My friends and I went to Kamakura to visit the infamous giant Buddha and the infamous blogger, half-breed, Texan hottie (our friend) Lisa. We couldn't have chosen a better day ;)
We left cozy little Heiwadai around 9am and got to Kamakura at about 10:30ish. It was a long haul on the Shonan-Shinjuku line... we were standing for a while before some seats finally freed up around Yokohama (more than half way to Kamakura).
But oh, when we got there... I'm going to tell you all right now that if you're cool enough to get some omiyage from me-- it's likely going to be purchased in Kamakura! The shopping street next to the train station is STACKED. There are touristy, kitschy, buddha-y and foodie things by the TRUCKLOAD so I'm definitely making a second pilgrimage before coming home.
Buddha pillows! Haha!
I FINALLY FOUND RAIN BOOTS. Just in time for the rainy season (which starts next week... ugh). They're exactly what I wanted: short, sweet, and leopard print! AND THEY FIT-- AMAZINGLY. Japanese people have tinier feet than Chinese people-- guaranteed. They don't even have to wrap them. You have no idea how desperately I searched in vain for shoes that fit my ogreish feet, and rain boots are especially difficult because not only do Japanese people have tiny feet-- they have tiny calves. Calves so small, I can't get my wrist into most boots. These boots were not only a find-- they were a flippin' STEAL. 1500円 baby! SCOOOOOOORRRRREEEEEE! Oh wait-- it's the world cup right now.
Here's some ice cream on the way up to the Buddha. Maccha means green tea... but this flavor is called Obamaccha flavor because Obama apparently enjoyed it when he was last here. It was delicious, so the President definitely has some good taste. He must also be able to eat fast because that ice cream melted faster than the polar ice caps when I ate it. (Hah!)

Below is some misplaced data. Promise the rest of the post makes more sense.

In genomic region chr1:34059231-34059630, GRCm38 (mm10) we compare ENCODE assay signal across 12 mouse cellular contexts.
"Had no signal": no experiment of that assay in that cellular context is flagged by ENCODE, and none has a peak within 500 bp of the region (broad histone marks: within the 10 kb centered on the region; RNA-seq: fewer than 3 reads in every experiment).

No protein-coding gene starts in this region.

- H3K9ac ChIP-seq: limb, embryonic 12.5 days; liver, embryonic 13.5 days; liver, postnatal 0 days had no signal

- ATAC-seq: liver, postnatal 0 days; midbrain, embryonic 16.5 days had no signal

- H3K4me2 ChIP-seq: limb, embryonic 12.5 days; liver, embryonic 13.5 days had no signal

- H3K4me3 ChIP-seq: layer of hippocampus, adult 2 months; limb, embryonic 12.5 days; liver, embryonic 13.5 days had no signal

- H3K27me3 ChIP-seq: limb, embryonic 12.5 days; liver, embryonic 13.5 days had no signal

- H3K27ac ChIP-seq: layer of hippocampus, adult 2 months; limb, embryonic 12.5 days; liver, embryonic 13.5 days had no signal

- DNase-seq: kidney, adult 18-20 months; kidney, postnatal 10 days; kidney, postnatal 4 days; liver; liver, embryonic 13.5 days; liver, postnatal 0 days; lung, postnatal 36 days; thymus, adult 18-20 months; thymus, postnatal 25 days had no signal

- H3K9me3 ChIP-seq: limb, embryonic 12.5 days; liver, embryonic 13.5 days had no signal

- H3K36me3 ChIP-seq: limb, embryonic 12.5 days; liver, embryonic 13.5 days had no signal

Washin' up before sayin' what up to the Buddha.
Look at the size of it! It's MASSIVE!
It really is a sight to see. For 200円 it's not bad.
Contrary to my photos, there were TONS of people standing in front of this thing taking pictures with it and of it. I must have been in about 20 peoples' pictures because of the insane photo crossfire that hits this thing from EVERY angle.
My friend Mehron commented that he didn't really feel spiritual standing in front of the Buddha. It was the same feeling I got while visiting Kinkakuji (Golden Pavilion) in Kyoto. Both these places were once spiritual grounds, but these days it only matters that you have a picture of them for your Christmas card. Think about that next time one of your Sansei friends sends one of those things over come November. "Look at how Japanese we are! Merry Christmas 2010!"
Then we went to get lunch at this cold udon place. MANNNN it was GOOD!
Mmm cold udon and dashi with green onions, ginger and sesame.
My friend Mehron ordered this unintentionally phallic lunch. This is called Daibutsudon, literally Buddha udon. Although in my opinion, it looks a little like something else... heh heh...
After that, we headed towards Fujisawa to look at the gorgeous place where Lisa lives. It was so breathtaking that I couldn't even bring myself to take a shoddy picture of it because it wouldn't do it justice. I was so happy to see the ocean though. Growing up in LA really makes you appreciate the healing power of the ocean. It was so refreshing to smell the sea salt in the air, to feel the sun warming my shoulders, and to be surrounded by good friends. I couldn't have asked for a more perfect day to be living in Japan.